Review: A Vast Machine: Computer Models, Climate Data, and the Politics of Global Warming
Maret, Susan, Electronic Green Journal
Review: A Vast Machine: Computer Models, Climate Data, and the Politics of Global Warming By Paul N. Edwards Edwards, Paul N. A Vast Machine: Computer Models, Climate Data, and the Politics of Global Warming.Cambridge, MA: The MIT Press, 2010. 528pp. ISBN 0262013924. US$32.95, cloth.
Global climate is one of the most pressing and misunderstood issues facing civil society in the 21st century. In a recent poll of Americans, "majorities... incorrectly believe that the climate often changes from year to year or that 'weather' means the average climate conditions in a region, suggesting that many people continue to confuse weather and climate" (Leiserowitz 2010). In addition, many Americans believe "computer models are too unreliable to predict the climate of the future (37%)" (Leiserowitz 2010). Perhaps in part due to poor scientific and technical grasp of the evolution of climate modeling and data interpretation, the subject is also linked to conspiracy theory and skepticism over global warming (Hickman and Randerson 2009; BBC News 2010). A Vast Machine, written by University of Michigan iSchool Associate Professor Paul N. Edwards, is a significant text that contributes to understanding "how we make climate knowledge" (p. xiv). Edwards' book not only offers an historical account of the evolution of the global weather information infrastructure, scientific acceptance of interactions between data and models, and includes discussion of "global atmospheric politics" and current controversies over global warming.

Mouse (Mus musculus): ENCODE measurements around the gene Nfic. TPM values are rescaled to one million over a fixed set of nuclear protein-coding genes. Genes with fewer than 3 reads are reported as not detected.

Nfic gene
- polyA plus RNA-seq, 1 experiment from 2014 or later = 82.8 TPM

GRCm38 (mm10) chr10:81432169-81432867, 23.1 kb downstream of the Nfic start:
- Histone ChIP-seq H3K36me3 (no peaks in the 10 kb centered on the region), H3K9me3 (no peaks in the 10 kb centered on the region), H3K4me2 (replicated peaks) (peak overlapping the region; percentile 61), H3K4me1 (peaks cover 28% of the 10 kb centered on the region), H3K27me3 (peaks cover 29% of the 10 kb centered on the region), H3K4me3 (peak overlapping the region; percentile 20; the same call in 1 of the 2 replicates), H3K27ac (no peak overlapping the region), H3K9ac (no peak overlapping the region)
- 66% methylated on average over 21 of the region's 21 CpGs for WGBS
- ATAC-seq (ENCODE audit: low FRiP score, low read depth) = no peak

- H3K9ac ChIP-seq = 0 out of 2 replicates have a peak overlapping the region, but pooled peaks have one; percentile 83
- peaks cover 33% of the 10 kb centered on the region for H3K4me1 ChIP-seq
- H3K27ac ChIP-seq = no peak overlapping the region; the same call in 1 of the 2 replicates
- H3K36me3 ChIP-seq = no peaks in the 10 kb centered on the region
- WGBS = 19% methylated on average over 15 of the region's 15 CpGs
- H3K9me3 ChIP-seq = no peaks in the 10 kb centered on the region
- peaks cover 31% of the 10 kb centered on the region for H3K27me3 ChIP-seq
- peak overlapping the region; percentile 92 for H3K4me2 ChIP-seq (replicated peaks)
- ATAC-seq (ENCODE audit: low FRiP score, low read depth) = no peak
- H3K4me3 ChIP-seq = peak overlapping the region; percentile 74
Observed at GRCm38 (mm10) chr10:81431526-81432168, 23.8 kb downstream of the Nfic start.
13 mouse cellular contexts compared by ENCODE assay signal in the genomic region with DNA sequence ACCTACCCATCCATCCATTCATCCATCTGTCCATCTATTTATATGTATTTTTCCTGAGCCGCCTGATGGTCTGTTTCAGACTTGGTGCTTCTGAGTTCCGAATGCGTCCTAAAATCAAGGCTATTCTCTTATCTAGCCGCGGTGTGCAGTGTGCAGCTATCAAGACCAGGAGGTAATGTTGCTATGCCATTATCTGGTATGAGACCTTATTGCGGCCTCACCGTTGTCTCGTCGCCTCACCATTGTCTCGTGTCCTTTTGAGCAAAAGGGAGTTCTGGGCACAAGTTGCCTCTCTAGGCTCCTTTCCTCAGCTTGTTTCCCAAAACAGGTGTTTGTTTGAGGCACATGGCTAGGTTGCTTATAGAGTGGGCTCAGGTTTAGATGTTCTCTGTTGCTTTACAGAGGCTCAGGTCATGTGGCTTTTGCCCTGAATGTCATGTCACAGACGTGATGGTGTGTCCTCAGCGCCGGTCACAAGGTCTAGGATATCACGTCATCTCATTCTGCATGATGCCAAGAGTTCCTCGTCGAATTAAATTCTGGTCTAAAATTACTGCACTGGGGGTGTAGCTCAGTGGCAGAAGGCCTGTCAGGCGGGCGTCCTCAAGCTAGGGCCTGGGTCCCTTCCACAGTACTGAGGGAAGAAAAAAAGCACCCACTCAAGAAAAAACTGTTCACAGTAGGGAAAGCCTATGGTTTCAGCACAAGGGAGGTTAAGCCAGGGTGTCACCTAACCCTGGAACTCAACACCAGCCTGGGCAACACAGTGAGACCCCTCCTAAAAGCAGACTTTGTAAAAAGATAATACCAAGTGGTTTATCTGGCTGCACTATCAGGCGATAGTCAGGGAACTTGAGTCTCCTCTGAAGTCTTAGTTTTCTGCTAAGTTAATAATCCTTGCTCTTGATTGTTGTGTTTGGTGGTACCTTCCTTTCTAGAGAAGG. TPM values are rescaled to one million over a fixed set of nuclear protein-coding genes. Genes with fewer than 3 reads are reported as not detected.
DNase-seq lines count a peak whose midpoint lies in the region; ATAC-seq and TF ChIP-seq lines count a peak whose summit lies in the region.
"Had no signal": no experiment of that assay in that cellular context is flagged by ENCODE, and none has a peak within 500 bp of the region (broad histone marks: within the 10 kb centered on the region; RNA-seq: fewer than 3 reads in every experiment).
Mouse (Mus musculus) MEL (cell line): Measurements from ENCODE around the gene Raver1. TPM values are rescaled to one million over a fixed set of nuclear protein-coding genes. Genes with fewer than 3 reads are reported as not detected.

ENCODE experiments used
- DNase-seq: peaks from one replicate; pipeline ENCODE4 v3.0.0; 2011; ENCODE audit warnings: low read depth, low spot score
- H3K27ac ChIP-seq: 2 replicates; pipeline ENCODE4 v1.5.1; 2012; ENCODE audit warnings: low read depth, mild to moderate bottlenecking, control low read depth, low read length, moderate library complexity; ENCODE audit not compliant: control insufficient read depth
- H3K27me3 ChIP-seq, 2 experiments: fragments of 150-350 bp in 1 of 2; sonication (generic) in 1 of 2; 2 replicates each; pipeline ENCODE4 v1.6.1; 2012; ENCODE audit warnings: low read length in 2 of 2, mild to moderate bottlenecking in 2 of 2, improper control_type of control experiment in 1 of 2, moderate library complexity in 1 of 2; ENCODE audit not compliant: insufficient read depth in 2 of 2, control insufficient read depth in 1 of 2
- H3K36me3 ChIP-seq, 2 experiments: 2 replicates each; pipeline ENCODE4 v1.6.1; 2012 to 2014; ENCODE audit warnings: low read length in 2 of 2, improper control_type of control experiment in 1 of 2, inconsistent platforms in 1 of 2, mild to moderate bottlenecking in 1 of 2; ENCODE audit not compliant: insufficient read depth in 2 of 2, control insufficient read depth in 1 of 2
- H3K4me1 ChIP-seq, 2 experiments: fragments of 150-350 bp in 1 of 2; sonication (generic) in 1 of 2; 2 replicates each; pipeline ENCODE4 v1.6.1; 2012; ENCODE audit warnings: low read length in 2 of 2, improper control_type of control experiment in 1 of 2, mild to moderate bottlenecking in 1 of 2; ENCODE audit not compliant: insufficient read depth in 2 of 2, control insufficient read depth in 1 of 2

Using John Ruskin's (1839, p. 210) idea of the "moving power of a vast machine," a "global weather observing system" (Edwards 2004), Edwards recounts the complex history of data collecting initiatives that contributed to what we know about climate "as the history of weather" (Edwards 2010, p. xiv). In a sense, the book is a case study in the philosophy of science in terms of how models and simulations are constructed, data interpreted, and standards adopted by epistemic communities. In writing this history, Edwards devises fresh concepts that serve as a conceptual framework. For example, data friction is tied to "making global data"; metadata friction reflects the "difficulty in recovering contextual knowledge about records" (Edwards 2010, p. xvi-xvii); data analysis models (used to "process historical weather and climate records") and climate knowledge infrastructure (those national and international entities that observe, share, and link data historically to the present) show how communities construct climate knowledge in the form of environmental history and interpreting contemporary data. Of note, Chapters 8 through 10 relate to the "weather information infrastructure" between 1950 and 1980, the years the U. …